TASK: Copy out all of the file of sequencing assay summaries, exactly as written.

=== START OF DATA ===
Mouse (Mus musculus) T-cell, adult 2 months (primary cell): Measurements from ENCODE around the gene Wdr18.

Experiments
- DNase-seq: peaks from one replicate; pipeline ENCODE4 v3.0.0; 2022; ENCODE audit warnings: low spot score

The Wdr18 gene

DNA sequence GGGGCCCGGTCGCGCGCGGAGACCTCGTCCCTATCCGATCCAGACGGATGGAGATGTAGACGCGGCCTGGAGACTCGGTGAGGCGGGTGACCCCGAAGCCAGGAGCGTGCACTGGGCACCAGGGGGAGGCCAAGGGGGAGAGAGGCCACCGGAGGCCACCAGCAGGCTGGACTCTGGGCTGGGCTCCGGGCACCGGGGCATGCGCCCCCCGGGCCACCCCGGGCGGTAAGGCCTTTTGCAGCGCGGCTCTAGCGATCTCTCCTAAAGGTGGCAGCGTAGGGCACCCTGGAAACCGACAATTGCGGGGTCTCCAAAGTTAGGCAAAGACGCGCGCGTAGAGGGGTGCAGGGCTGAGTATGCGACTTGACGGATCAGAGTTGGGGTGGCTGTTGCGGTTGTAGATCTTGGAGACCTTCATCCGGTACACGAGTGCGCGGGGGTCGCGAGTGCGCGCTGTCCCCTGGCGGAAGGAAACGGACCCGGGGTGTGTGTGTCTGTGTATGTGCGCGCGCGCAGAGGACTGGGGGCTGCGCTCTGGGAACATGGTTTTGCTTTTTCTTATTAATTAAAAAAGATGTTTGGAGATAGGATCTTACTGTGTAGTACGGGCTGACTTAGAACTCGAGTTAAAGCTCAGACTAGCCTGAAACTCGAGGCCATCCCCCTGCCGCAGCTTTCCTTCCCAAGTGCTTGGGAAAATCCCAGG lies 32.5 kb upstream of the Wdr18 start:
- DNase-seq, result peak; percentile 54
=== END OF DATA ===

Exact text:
Mouse (Mus musculus) T-cell, adult 2 months (primary cell): Measurements from ENCODE around the gene Wdr18.

Experiments
- DNase-seq: peaks from one replicate; pipeline ENCODE4 v3.0.0; 2022; ENCODE audit warnings: low spot score

The Wdr18 gene

DNA sequence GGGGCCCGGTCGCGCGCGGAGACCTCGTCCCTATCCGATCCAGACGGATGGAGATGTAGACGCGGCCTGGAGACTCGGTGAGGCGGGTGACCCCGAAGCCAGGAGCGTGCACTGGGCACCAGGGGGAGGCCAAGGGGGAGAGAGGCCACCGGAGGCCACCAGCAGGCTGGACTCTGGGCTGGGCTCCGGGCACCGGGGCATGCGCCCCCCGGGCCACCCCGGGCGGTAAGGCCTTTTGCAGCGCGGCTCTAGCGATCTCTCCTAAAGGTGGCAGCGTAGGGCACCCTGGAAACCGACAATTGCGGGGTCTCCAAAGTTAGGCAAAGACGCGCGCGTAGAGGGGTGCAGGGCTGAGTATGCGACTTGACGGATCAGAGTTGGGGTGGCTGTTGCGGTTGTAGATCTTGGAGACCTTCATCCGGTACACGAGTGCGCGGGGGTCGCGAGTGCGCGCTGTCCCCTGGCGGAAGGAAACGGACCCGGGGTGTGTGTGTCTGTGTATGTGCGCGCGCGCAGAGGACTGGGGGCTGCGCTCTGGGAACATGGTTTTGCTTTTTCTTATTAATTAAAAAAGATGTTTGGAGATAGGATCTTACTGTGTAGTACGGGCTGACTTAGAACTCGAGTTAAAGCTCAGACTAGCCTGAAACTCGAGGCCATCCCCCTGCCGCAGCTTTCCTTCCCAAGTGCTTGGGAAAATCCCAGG lies 32.5 kb upstream of the Wdr18 start:
- DNase-seq, result peak; percentile 54